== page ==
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|N3L Optics' new OO9156-06 Fast Jacket XL Black Plaid / G30 Polarized and VR50 is the ultimate golfer sunglass. (Courtesy of N3L Optics)|
Sir Isaac Newton was, to use the scientific descriptor, a pretty sharp cookie. Besides unraveling the mysteries of gravity, motion and mathematics, he also went some way toward figuring out how light and optics work.
Newton is the 'N' in N3L Optics, a quickly expanding and ultra-high-tech sports eyewear company with stores in six states (California, Texas, Arizona, Florida, Colorado and Utah) and a strong web presence. Really, the stores are more like "experiences," in which N3L "Gearus" help customers navigate some 20 brands of performance and ophthalmic frames specially designed for more than 20 different sports, from sailing to fishing to golf, using a range of high-tech diagnostic and fitting equipment.
N3L's lens technology offers not just clarity of vision, but also a number of sport-specific features. For example, their hydrophobic lenses repel water for sports such as surfing, sailing and fishing.
For golfers, polarized lenses reduce glare during bright mid-day rounds. But what about early or late tee times? The new OO9156-06 Fast Jacket XL Black Plaid / G30 Polarized and VR50 is the ultimate golfer sunglass. The Fast Jacket is full of features that make it an ideal for golf -- including half-frames to allow unimpeded vision of the ball and wrap-around lenses to block glare from all sides.
Moreover, this specific frame comes with two interchangeable lenses that are great for golfing. The G30 Polarized lens is best when the sun shines brightest on the golf course because it provides for maximum glare reduction and tuned contrast. The VR50 is great for that 6 a.m. tee time when light conditions are not as bright.
In my case -- an old, near-sighted guy whose vision has dulled after years of staring at a computer screen all day -- N3L can produce prescription sunglasses that fit into many of their frame styles. I chose Oakley Halftrack frames, which have the features I like for golf: small, light and half-framed. I chose a copper lens tint, which, as promised by N3L, has helped me keep a much better eye on my ball as it sails into the rough, woods and various other hazards. In fact, I have lost so many fewer balls since I began wearing these glasses, that I wonder in retrospect how I ever found any ball with my old glasses.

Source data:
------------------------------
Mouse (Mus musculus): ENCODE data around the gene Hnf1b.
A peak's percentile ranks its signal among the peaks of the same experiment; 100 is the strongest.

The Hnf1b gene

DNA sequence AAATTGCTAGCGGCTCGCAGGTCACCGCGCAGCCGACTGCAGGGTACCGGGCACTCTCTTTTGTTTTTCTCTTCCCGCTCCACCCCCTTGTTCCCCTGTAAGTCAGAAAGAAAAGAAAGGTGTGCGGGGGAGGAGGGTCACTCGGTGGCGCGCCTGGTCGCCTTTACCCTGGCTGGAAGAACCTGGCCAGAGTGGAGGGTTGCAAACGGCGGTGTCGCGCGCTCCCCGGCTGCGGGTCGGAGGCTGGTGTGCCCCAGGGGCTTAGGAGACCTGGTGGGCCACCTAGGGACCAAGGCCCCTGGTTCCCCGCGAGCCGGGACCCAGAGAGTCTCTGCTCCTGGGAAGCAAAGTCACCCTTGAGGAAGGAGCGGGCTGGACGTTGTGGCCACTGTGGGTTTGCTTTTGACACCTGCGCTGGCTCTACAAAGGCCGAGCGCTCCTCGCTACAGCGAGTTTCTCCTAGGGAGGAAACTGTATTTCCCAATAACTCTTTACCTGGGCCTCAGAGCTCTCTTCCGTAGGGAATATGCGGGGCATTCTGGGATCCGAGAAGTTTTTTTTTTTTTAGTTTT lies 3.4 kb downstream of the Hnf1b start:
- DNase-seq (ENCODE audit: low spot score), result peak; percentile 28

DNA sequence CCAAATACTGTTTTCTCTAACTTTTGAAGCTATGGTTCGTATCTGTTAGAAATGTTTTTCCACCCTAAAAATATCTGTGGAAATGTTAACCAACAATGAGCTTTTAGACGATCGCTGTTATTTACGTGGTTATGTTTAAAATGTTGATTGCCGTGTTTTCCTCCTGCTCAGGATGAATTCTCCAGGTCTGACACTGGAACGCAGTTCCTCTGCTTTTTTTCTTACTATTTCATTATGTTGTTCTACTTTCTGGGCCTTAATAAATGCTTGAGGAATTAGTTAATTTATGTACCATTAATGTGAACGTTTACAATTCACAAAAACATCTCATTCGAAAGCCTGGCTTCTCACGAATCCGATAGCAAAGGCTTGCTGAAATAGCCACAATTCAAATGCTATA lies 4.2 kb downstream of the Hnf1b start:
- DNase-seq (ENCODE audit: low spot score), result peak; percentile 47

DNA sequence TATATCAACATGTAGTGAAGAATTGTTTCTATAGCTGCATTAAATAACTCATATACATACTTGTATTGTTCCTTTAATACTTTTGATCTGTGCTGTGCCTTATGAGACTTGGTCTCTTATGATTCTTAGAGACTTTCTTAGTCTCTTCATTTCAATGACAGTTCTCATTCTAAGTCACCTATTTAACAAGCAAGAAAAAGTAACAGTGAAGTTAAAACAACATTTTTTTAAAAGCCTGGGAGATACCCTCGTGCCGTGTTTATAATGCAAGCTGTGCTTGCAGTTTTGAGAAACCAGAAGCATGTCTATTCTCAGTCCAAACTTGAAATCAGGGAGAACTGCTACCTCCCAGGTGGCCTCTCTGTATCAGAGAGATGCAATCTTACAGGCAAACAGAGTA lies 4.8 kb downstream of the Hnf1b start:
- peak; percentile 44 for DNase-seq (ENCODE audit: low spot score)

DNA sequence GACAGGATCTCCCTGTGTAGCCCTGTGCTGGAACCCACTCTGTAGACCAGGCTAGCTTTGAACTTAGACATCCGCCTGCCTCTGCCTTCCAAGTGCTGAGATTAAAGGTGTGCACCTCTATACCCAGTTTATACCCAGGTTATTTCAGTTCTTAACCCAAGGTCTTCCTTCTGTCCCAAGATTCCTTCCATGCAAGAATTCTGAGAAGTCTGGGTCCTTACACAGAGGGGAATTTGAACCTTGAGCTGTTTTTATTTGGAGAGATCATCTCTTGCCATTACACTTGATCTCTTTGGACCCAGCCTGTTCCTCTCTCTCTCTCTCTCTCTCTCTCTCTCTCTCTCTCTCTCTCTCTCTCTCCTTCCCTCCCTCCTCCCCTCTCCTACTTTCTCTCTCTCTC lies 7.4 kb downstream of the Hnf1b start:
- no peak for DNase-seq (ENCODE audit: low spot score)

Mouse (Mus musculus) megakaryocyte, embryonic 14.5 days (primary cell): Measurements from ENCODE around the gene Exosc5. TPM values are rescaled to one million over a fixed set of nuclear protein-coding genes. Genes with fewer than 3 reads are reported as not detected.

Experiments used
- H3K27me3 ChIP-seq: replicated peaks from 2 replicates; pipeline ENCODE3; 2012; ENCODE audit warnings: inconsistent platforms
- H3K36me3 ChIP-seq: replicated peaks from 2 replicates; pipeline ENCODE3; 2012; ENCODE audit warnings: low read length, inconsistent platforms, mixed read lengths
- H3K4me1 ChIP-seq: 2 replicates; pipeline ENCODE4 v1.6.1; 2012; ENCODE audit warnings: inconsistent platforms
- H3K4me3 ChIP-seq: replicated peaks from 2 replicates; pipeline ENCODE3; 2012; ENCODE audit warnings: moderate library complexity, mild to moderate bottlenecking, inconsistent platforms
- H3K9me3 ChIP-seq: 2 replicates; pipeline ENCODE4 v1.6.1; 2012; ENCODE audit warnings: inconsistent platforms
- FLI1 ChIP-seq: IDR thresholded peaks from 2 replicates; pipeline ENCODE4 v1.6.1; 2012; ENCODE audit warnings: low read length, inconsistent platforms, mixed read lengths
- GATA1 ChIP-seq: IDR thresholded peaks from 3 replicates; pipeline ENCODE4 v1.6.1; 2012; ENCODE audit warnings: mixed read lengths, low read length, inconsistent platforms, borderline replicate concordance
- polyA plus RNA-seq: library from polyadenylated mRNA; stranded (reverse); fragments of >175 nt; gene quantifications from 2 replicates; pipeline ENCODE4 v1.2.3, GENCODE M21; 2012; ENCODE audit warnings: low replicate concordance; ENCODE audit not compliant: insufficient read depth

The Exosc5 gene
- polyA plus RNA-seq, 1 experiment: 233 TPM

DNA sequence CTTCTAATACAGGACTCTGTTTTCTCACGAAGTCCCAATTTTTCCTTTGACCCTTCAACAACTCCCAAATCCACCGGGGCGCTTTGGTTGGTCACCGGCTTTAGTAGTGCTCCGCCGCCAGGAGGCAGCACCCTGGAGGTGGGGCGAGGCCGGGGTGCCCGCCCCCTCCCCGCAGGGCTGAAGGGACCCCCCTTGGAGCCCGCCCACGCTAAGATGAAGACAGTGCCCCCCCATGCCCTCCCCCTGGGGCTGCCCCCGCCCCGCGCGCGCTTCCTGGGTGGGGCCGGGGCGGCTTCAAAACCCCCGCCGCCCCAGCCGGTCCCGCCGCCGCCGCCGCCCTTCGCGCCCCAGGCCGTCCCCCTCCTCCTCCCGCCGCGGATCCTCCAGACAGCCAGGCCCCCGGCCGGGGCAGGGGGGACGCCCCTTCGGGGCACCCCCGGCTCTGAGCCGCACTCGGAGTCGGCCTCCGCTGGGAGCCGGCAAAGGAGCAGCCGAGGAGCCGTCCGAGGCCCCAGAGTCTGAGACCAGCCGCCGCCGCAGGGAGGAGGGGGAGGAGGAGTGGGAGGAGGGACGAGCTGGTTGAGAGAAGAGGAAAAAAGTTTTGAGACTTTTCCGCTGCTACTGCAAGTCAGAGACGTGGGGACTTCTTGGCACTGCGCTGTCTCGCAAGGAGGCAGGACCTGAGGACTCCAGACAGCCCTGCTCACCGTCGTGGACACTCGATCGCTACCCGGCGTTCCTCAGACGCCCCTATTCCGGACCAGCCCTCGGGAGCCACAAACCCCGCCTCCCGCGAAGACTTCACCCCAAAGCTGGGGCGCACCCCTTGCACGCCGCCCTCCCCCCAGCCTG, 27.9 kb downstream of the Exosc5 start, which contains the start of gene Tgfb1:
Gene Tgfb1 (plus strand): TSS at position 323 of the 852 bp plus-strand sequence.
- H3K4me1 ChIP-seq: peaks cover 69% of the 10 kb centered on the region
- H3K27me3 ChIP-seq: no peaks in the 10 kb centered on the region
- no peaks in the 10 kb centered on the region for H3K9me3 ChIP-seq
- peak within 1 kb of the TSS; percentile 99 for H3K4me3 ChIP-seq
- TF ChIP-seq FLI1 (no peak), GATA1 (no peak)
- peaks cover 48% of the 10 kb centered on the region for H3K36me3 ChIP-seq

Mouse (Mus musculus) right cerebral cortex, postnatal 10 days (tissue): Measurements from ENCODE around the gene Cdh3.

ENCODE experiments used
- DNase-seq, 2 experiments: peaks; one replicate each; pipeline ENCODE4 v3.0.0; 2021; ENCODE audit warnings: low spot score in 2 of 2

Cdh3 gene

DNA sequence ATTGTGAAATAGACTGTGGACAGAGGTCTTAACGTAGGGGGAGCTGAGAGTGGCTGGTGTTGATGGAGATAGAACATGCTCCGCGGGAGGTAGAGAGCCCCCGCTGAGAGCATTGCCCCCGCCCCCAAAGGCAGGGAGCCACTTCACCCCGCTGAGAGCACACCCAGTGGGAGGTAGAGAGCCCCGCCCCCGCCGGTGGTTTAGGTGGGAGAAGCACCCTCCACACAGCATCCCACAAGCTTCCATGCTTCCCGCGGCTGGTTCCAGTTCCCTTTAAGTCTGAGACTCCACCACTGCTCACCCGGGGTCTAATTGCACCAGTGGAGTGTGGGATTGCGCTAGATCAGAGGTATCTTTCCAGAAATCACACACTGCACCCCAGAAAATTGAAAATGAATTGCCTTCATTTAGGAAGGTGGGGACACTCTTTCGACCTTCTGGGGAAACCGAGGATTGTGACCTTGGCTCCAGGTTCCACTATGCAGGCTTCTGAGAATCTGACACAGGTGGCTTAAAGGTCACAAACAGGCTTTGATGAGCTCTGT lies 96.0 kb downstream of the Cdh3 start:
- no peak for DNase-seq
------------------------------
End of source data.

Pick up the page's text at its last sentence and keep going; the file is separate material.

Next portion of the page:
The only light conditions in which I found the N3Ls to be less helpful were in Scotland, when dirty-gray clouds would suddenly blow in off the North Sea and the ball sort of vanished into the wooly mist.
According to N3L, here are the key specs to look for in sunglasses for golf. The N3L Gearus in their stores are fully trained on all sports, so if you where to come into a store looking for a sunglass to golf in they would educate you on these features and help to find you a sunglass that matches them.
Copper, Bronze, and Rose lens tints: These tints enhance depth perception on the fairways and aid in following the ball in low to medium light conditions. They help to see the grain of the grass and any dead areas, which is essential to judging the speed of the green for putting.
Open Edge Lenses: Downward vision is a must because you're hitting the ball off the ground. Full frames can block your view and just flat out bug you
Photochromic: Light conditions can change a lot during 18 holes, and this feature lets the tint darken or lighten as the light conditions do.
Impact protection: Sometimes the word "fore" just isn't enough!
UV protection: Golfers spend more time in the sun than athletes in any other sport. By screening out UV rays, you'll protect yourself against everything from wrinkles to cataracts to cancer.
Optical clarity: Clarity is essential with any sport that requires hand-eye coordination or tracking of a tiny white ball from more than 200 yards away.
For more information, visit n3loptics.com.
August 20, 2012
Kiel Christianson has lived, worked, traveled and golfed extensively on three continents. As senior writer and equipment editor for WorldGolf.com, he has reviewed courses, resorts, and golf academies from California to Ireland, including his home course, Lake of the Woods G.C. in Mahomet, Illinois. Read his golf blog here.
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